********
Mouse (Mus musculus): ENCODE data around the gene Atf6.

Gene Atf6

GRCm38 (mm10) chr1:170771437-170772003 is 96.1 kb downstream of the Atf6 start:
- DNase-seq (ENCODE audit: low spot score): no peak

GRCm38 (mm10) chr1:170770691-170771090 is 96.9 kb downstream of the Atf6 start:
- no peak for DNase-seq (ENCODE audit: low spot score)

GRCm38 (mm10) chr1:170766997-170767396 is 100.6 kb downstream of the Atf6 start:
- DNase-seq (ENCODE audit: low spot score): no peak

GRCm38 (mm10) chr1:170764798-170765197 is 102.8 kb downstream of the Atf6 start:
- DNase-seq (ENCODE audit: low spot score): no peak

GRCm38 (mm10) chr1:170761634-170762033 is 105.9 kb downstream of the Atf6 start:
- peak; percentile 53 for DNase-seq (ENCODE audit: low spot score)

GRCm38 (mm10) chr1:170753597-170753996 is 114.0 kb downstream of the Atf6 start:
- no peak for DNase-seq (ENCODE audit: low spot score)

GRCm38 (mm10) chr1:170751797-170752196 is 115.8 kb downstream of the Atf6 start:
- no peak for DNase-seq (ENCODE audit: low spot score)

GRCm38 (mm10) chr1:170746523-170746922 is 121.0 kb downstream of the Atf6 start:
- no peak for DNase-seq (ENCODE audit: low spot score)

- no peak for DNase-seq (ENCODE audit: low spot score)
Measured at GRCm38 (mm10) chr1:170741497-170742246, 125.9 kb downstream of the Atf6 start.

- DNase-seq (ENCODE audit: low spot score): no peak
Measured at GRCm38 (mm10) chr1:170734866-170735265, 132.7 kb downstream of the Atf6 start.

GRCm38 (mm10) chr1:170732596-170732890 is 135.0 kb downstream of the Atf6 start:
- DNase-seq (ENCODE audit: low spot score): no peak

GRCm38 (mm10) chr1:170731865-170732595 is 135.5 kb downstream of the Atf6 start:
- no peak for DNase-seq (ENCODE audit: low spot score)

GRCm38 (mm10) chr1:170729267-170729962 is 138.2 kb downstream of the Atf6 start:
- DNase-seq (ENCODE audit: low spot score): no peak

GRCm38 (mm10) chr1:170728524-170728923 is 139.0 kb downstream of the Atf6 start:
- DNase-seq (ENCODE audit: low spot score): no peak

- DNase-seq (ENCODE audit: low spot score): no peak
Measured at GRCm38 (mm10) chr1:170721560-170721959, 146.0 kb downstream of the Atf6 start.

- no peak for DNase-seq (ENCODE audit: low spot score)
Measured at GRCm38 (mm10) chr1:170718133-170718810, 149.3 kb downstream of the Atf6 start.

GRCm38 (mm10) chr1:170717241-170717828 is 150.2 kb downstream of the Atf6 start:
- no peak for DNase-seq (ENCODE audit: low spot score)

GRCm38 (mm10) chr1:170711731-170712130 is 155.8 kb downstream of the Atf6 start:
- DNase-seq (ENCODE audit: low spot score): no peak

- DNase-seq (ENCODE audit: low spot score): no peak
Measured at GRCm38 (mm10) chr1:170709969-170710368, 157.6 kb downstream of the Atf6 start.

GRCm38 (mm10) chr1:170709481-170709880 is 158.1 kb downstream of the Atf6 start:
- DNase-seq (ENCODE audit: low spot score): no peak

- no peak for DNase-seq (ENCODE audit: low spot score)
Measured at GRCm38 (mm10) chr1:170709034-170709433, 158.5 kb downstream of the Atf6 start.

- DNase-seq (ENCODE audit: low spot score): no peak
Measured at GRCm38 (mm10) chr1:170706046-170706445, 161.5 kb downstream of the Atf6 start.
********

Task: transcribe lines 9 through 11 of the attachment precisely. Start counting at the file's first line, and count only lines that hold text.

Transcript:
GRCm38 (mm10) chr1:170764798-170765197 is 102.8 kb downstream of the Atf6 start:
- DNase-seq (ENCODE audit: low spot score): no peak

GRCm38 (mm10) chr1:170761634-170762033 is 105.9 kb downstream of the Atf6 start: